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Access Plumbing & Heating, Inc. v. South Orange-Maplewood Board of Education

A-1024-99T1 (N.J. Super. App. Div. 2001) (Unpublished)

CONTRACTS; CONSIDERATION—Amending a contract to indemnify a party for its past performance is invalid where the indemnification is gratuitous because the indemnifying party received no consideration in return for its agreement.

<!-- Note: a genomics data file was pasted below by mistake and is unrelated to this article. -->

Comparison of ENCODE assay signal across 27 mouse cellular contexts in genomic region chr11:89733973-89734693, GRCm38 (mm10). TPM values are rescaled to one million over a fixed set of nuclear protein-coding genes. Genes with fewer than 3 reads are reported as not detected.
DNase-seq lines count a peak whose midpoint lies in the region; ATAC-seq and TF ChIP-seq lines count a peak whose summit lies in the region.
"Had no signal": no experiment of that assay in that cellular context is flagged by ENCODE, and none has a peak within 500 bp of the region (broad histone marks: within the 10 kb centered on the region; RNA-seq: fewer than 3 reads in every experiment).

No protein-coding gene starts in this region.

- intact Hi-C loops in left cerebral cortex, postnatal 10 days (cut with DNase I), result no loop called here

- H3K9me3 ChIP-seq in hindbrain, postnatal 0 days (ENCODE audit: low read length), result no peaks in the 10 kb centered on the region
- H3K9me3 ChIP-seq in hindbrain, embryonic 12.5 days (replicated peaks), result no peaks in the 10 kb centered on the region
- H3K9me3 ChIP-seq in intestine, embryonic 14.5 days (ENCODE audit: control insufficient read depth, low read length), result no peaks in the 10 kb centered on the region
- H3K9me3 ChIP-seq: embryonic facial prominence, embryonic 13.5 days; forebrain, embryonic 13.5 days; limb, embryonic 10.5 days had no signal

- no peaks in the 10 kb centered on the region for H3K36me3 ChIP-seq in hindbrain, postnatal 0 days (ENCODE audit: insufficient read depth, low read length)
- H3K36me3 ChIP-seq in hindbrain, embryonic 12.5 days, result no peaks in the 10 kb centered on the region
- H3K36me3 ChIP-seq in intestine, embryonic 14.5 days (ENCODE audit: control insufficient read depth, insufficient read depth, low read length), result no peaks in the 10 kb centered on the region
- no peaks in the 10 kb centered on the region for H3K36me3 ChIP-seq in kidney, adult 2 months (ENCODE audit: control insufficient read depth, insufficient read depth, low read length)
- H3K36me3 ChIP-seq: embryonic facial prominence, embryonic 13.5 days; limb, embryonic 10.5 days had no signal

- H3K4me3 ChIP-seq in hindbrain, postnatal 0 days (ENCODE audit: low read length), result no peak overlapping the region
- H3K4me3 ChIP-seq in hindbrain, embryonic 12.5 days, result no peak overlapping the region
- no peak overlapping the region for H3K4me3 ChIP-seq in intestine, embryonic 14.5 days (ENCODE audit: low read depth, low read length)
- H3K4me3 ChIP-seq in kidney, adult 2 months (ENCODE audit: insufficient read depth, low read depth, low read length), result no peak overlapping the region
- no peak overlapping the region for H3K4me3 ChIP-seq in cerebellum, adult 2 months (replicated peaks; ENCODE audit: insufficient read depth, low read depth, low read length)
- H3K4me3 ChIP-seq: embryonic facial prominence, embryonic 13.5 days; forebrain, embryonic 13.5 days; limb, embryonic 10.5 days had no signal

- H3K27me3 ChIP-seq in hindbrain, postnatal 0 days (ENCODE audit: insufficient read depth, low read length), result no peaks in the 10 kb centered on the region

A plumbing contractor had a series of annual contracts with a school board, pursuant to which the contractor provided work on an as-needed basis and was paid at one hourly rate for a mechanic and at another for a helper. Because the board informed the contractor that “this type of work” did not require a written contract, there was no such written contract. Toward the end of one of the contract periods, the contractor received notice from the Department of Labor that it was investigating possible violations of the Prevailing Wage Act. It was undisputed that the Act was not mentioned in any of the bid specifications. Triggered by the investigation, a secretary to the contracting officer for the school board prepared a retroactive contract to memorialize the most recent agreement. Eventually, the contractor drafted a counter offer taking the Act into account. The most significant provision in this proposal was that the contractor was to be indemnified by the school board “for any and all costs arising from a finding that the Labor Rates under the Prevailing Wage Act applies. If the Prevailing Wage Act applies with respect [to] the labor rates, the payable rate in paragraph 6 herein will be $86.90 per man hour.” The board’s contracting officer rejected the proposal, but promised to check with the Department of Labor as to whether the Act applied to such a contract. After a period of silence, the contractor discussed the matter with the contracting officer’s secretary. According to the contractor, she told him to “come in so that both parties could sign the agreement.” The revised version essentially accepted the indemnification provision proposed by the contractor. Shortly thereafter, the Department of Labor notified the school board that it had violated the Act and then also notified the contractor. The contractor settled the dispute with the Department of Labor. The settlement required the contractor to pay a fine, but did not require the contractor to pay a higher wage rate to its employees. The contractor then sent an adjusted statement to the school board, demanding a substantial amount of money determined by multiplying the number of hours worked by its employees times the specified rate of $86.90. The statement gave credit for payments already received. The board’s contracting officer rejected the statement. In fact, the contracting officer said that when he signed the contract he was unaware of the provision requiring indemnification. The lower court held in favor of the contractor based on its finding that “[i]t is crystal clear here that the contract was signed by the [contracting officer] that there’s no reason whatsoever, for this Court to certify the contract or paragraph Four A.” The lower court awarded damages to the plumbing contractor for the penalty that it was required to pay the Department of Labor, attorney’s fees, and certain costs. The lower court did not award the plumbing contractor damages based on its estimate because the contractor had never paid any of its employees at the rate prescribed in the Act. The contractor filed an appeal seeking to receive the much larger sum of money that it would be owed if the enhanced labor rate were applied under the contract. The Appellate Division pointed out that “a party who chooses not to read a contract cannot later be absolved of its burden when he or she becomes aware of what the contract contained.” Further, “it is well settled that affixing a signature to a contract creates a conclusive presumption that the signer read, understood, and assented to its terms.” Nonetheless, it found in favor of the school board. Its reasoning was that “in order for a contract to be enforceable it must be supported by consideration.” Therefore, when parties wish to modify an existing agreement, the modification, “must be based upon new or additional consideration.” The written agreement between a contractor and the board was a modification of their oral agreement. It required nothing additional from the contractor. On the other hand, if valid, the board would have to indemnify the contractor for its past performance if the Act applied. Under the Act, however, the board was not liable for a violation. “Accordingly, the revised agreement to indemnify [the contractor for its] past performance when the Board had no independent exposure under the Act was purely gratuitous. The Board did not receive consideration for its agreement to indemnify [the plumbing contractor], and, thus, no contact was formed.” Therefore, the lower court judgment in favor of the contractor was reversed.

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